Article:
2,000 people rally for Israel
By RICK GERSHMAN
TAMPA -- More than 2,000 people from across Tampa Bay attended Sunday afternoon's Israel Solidarity Rally at Congregation Schaarai Zedek.
Supporters packed the synagogue and spilled into the parking lot, requiring hundreds of attendees to watch on television screens.
The event, sponsored by the Jewish federations of Tampa and Pinellas County, was held to express solidarity with Israel in the Israeli-Palestinian conflict, and to raise funds for affected Israeli families and businesses.
David Hayman, a telecommunications executive, traveled from Clearwater with his family.
"We came to show our support, with our bodies and with our wallets," he said. "It's gratifying to see so many people came out. We knew the turnout would be something big, but this is more than I expected."
The rally came nine days after an event attended by several hundred demonstrators outside Tampa's City Hall. That rally featured an appearance by suspended University of South Florida professor Sami Al-Arian, who closed with a fiery speech denouncing Israel's occupation of Palestinian lands.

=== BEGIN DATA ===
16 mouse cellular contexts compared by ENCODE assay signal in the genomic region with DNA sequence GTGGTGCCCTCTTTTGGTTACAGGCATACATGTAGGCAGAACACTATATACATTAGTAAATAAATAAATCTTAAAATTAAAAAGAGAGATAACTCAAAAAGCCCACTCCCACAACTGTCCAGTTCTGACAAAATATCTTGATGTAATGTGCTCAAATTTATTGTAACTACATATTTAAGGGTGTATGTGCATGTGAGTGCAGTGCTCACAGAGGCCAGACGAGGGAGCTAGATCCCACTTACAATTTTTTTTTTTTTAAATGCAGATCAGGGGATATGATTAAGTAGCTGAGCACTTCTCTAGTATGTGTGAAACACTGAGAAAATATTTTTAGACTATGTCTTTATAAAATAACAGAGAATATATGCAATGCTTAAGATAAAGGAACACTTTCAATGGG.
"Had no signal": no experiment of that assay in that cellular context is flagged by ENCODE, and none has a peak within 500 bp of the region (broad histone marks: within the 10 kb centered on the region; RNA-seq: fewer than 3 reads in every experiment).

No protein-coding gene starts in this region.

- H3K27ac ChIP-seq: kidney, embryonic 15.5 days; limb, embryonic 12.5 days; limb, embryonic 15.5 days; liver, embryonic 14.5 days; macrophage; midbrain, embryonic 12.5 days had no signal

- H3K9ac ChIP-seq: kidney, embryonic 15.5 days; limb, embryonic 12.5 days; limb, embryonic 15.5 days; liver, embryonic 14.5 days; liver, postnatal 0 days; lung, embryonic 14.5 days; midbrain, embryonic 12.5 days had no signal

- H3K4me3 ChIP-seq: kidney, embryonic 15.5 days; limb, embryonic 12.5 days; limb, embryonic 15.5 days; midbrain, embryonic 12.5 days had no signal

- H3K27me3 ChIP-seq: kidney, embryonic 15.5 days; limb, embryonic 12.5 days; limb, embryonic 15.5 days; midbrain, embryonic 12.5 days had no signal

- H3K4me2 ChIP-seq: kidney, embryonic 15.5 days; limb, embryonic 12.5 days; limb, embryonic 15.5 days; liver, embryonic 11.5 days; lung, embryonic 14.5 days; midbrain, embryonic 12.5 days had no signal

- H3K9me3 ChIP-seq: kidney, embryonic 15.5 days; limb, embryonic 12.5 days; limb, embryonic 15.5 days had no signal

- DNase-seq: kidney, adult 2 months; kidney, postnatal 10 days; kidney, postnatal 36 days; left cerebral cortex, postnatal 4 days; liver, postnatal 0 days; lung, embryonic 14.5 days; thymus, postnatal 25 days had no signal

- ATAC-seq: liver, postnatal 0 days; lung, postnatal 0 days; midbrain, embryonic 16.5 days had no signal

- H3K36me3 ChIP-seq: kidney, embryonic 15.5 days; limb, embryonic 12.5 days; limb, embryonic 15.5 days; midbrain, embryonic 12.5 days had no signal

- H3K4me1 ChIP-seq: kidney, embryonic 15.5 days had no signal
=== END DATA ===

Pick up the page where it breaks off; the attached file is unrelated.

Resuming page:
Sunday's rally coincided with Israel's withdrawal from two West Bank cities, Ramallah and Nablus. Israeli Prime Minister Ariel Sharon had launched a reoccupation of West Bank towns and refugee camps March 29 after suicide bombings killed numerous Israelis.
More recently, Israel has come under criticism from the United Nations over an eight-day battle in the West Bank refugee camp of Jenin. Palestinians have said Israeli troops killed hundreds of civilians, while Israel said about 50 Palestinians were killed, most of them militants.
Sunday's two-hour rally featured a speech by Michael Arnold, managing editor of the Jewish Telegraphic Agency, which bills itself as the "global news service of the Jewish people."
Arnold defended Israel's occupation of Palestinian lands as self-defense and called Palestinian actions acts of terrorism. But he also implored attendees not to celebrate Palestinian casualties.
"We need to be aware of the suffering on the other side," he said. "But we can't let it cloud our reason."
Rabbi Jacob Luski of Congregation B'nai Israel in St. Petersburg provided a rare moment of levity when he thanked attendees for coming from across the Tampa Bay area, mentioning various cities. An attendee complained his town wasn't mentioned.
"Don't get distracted," Luski lightly admonished. "You're still going to have to give."
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